A quick dispatch from the State House

The State received some good budget news when it was determined last week that general revenues are approximately $106.8 million higher than what was projected last November. These numbers reduce the pressure to make politically difficult budget cuts.


Since the Assembly session began in January, just there have been 1,204 bills introduced in the House, and 911 bills introduced in the Senate.


One piece of legislation that has garnered broad interest, and support, is Rep. K. Joseph Shekarchi’s job-creation bill.  The proposal would provide corporate tax credits or cash incentives to businesses that hire a set number of new employees.  This bill gives tax credits to companies that create full-time jobs at the median hourly wage, or higher.  Companies would also be allowed to redeem tax credits for cash.  House Speaker Nicholas A. Mattiello and Governor Raimondo recently attended an event to express their support for the bill.


A brewing controversy in the Assembly surrounds House bill 5473.  The legislation would amend state law to include platoon structure and shift schedules in the collective bargaining process for firefighters.  Currently, those matters are considered to be “management rights” and under the discretion of municipalities or fire districts.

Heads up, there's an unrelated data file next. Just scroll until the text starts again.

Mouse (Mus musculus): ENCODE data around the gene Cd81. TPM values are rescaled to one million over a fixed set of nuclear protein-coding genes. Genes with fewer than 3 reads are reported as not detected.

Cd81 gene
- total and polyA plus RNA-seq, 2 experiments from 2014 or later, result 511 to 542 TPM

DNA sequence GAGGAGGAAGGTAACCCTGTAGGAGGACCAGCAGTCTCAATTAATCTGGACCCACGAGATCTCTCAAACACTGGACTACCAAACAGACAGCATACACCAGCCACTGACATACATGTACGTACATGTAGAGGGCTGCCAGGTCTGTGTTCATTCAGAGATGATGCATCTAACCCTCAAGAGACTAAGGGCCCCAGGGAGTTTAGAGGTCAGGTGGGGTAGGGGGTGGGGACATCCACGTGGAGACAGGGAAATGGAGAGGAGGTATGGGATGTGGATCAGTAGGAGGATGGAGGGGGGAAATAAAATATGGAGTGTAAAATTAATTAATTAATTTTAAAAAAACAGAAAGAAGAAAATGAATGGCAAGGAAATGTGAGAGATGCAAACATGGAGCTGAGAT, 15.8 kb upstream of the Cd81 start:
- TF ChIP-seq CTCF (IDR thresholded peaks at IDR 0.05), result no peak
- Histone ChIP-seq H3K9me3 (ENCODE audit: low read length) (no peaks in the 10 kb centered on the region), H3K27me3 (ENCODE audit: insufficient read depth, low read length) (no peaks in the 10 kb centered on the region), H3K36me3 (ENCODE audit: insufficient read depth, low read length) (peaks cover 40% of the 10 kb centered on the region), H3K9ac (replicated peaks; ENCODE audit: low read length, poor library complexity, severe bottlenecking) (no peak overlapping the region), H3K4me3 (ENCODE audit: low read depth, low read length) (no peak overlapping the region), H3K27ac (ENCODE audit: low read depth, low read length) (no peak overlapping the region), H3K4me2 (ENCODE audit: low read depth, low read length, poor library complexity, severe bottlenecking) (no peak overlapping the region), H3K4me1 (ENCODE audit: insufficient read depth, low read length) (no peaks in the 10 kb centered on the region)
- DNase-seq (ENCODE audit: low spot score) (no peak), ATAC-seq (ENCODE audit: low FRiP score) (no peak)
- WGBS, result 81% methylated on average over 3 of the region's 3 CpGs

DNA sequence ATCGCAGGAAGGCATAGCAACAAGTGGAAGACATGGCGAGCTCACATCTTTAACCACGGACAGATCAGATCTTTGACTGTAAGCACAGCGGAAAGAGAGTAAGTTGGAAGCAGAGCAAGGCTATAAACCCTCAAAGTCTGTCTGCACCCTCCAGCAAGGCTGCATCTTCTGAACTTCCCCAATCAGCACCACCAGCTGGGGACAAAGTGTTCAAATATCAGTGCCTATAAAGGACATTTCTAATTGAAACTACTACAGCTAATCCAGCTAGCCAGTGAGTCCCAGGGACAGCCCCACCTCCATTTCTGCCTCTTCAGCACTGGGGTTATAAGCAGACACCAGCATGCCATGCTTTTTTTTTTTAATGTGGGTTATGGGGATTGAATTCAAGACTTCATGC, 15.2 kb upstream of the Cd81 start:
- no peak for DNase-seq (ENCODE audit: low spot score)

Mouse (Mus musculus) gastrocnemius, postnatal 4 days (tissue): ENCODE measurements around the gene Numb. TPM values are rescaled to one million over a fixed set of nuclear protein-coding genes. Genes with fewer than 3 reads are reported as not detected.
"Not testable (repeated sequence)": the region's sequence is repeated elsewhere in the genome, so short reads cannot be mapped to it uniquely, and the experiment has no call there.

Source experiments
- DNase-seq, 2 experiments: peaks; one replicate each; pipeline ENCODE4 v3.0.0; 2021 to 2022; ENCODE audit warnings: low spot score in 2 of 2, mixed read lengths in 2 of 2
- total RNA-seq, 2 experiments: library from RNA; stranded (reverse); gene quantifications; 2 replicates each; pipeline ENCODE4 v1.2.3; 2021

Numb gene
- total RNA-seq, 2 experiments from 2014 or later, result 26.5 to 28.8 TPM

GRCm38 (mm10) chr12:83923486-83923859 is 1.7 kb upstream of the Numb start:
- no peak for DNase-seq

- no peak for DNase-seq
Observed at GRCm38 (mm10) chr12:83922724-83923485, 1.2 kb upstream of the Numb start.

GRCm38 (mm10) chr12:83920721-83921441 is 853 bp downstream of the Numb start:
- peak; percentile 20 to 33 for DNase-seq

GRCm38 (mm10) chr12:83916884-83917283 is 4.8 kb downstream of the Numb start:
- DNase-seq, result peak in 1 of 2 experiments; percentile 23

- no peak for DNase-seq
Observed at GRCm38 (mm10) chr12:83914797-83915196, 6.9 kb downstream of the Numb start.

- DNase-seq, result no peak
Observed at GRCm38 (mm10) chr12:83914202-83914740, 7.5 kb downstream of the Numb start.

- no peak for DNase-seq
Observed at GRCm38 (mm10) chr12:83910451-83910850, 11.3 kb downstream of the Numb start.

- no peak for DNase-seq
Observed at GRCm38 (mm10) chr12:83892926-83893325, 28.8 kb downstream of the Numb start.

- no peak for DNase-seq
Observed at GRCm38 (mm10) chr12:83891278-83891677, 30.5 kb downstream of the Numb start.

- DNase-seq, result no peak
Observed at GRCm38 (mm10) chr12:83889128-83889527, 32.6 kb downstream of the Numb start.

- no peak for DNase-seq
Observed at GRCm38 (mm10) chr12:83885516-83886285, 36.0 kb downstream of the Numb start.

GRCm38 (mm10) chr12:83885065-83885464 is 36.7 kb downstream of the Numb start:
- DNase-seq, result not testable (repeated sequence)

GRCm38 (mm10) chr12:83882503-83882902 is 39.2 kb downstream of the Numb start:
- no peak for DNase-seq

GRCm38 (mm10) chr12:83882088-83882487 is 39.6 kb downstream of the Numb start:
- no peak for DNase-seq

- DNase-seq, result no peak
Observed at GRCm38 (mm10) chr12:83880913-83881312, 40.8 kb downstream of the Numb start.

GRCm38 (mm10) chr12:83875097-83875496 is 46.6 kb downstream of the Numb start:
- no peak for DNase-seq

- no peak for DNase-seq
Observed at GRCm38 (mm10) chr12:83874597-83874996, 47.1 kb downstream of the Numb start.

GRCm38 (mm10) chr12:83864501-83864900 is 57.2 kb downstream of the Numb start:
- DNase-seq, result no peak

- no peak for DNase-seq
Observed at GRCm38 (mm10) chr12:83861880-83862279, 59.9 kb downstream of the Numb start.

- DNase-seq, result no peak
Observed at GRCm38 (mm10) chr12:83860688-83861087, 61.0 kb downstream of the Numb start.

This legislation would overturn a recent State Supreme Court ruling in Town of North Kingstown v. International Association of Firefighters, Local 1651 AFL-CIO, et al. where the Court determined that the platoon structure of a fire department is a management right of the municipality and not subject to the collective bargaining process.

The Court rested on a large body of existing case law to reach their decision, including Rhode Island legal precedent, federal case law and decisions reached in similar cases in other states. Business groups consider overturning the Court’s decision by enacting H. 5473 to be an unprecedented narrowing of management rights, and a step that would only increase budget pressures and property taxes.